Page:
vyaghrah pasum ivakhadat
evam—in this way; karuna-bhasinyah—while the brahmana’s wife was speaking very pitiably; vilapantyah—lamenting severely; anatha-vat—exactly like a woman who has no protector; vyaghrah—a tiger; pasum—prey animal; iva—like; akhadat—ate up; saudasah—King Saudasa; sapa—by the curse; mohitah—because of being condemned.
Being condemned by the curse of Vasistha, King Saudasa devoured the brahmana, exactly as a tiger eats its prey. Even though the brahmana’s wife spoke so pitiably, Saudasa was unmoved by her lamentation.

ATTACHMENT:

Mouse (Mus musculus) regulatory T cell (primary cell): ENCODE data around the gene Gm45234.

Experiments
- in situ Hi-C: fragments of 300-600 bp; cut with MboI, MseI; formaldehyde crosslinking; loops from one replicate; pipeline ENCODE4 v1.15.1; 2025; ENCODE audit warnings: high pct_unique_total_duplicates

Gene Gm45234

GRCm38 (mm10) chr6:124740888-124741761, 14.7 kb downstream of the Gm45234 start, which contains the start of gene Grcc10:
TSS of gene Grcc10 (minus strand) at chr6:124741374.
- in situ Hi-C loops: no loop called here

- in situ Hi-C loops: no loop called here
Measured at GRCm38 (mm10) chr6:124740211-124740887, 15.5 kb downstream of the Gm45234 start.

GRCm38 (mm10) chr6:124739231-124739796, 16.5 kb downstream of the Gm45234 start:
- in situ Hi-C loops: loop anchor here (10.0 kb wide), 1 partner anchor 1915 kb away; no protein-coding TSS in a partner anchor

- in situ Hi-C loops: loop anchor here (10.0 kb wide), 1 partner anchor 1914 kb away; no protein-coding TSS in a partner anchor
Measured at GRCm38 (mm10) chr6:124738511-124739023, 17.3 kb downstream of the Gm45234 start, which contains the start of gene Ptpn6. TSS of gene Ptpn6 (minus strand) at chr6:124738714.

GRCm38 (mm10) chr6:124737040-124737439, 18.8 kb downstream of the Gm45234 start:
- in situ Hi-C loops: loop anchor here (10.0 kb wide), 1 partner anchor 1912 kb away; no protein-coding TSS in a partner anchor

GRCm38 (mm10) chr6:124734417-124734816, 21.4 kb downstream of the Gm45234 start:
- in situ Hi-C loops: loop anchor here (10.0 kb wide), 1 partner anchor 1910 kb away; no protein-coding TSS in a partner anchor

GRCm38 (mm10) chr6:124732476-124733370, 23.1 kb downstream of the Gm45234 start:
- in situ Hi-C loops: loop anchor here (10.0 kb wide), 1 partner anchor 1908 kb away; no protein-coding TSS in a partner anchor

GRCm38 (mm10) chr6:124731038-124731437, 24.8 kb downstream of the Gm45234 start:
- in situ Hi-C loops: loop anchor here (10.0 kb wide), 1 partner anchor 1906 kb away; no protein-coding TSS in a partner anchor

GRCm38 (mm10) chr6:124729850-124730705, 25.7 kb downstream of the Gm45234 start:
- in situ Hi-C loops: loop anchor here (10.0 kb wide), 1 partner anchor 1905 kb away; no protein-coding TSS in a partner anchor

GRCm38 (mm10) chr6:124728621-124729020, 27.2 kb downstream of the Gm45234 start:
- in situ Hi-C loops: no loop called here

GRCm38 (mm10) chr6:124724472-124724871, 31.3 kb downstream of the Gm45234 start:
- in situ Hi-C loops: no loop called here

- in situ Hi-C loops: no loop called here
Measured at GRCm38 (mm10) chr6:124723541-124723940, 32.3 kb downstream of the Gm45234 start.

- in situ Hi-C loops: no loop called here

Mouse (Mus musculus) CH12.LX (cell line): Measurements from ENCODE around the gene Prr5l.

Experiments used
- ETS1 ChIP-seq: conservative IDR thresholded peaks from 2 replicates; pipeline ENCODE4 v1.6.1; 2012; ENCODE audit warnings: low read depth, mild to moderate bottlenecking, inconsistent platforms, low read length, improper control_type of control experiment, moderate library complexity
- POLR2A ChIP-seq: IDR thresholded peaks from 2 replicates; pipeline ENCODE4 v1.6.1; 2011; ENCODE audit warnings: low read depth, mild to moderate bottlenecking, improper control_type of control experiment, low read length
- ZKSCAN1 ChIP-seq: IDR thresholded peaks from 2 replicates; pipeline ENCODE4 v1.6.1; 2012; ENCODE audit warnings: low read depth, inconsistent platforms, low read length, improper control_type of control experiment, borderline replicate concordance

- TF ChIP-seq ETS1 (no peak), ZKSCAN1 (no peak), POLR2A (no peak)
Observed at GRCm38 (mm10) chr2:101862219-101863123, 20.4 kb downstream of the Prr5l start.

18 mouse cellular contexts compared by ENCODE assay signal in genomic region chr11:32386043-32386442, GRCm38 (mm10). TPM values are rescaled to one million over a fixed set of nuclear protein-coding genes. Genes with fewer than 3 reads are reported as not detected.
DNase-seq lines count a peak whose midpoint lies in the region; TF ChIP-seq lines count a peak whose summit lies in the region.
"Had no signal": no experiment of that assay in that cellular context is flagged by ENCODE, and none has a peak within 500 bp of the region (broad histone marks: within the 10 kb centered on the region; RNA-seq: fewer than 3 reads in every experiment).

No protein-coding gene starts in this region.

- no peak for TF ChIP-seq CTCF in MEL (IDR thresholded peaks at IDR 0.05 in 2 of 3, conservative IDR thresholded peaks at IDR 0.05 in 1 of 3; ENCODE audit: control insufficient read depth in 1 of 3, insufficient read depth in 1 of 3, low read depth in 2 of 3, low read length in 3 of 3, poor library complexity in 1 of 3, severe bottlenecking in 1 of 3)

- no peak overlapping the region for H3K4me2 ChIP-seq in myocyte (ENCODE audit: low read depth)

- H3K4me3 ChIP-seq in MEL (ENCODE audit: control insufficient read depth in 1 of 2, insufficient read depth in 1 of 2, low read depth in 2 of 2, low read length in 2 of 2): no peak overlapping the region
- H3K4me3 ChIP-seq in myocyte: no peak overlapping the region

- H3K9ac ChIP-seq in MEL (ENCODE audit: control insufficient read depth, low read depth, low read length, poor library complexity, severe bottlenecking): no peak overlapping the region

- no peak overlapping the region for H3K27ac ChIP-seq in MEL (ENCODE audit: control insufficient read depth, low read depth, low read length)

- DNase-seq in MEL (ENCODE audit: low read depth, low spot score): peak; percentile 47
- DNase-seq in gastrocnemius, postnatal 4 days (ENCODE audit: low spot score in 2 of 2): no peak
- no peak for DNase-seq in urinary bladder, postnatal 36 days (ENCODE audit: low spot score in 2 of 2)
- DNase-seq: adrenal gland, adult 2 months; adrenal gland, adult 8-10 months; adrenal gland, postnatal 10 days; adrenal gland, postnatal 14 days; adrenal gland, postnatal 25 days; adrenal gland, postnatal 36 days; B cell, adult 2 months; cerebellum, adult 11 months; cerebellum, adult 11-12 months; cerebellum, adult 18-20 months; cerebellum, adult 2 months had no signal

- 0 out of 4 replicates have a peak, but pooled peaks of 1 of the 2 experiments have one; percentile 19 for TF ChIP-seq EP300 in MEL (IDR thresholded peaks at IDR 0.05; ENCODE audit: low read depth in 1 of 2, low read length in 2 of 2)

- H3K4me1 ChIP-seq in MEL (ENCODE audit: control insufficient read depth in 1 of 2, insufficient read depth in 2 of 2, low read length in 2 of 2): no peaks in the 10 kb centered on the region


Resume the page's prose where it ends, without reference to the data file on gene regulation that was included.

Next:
This is an example of destiny. King Saudasa was condemned by the curse of Vasistha, and therefore even though he was well qualified he could not restrain himself from becoming a tigerlike Raksasa, for this was his destiny. Tal labhyate duhkhavad anyatah sukham (Bhag. 1.5.18). As one is put into distress by destiny, destiny can also put one in a happy situation. Destiny is extremely strong, but one can change destiny if one comes to the platform of Krsna consciousness. Karmani nirdahati kintu ca bhakti-bhajam (Brahma-samhita 5.54).
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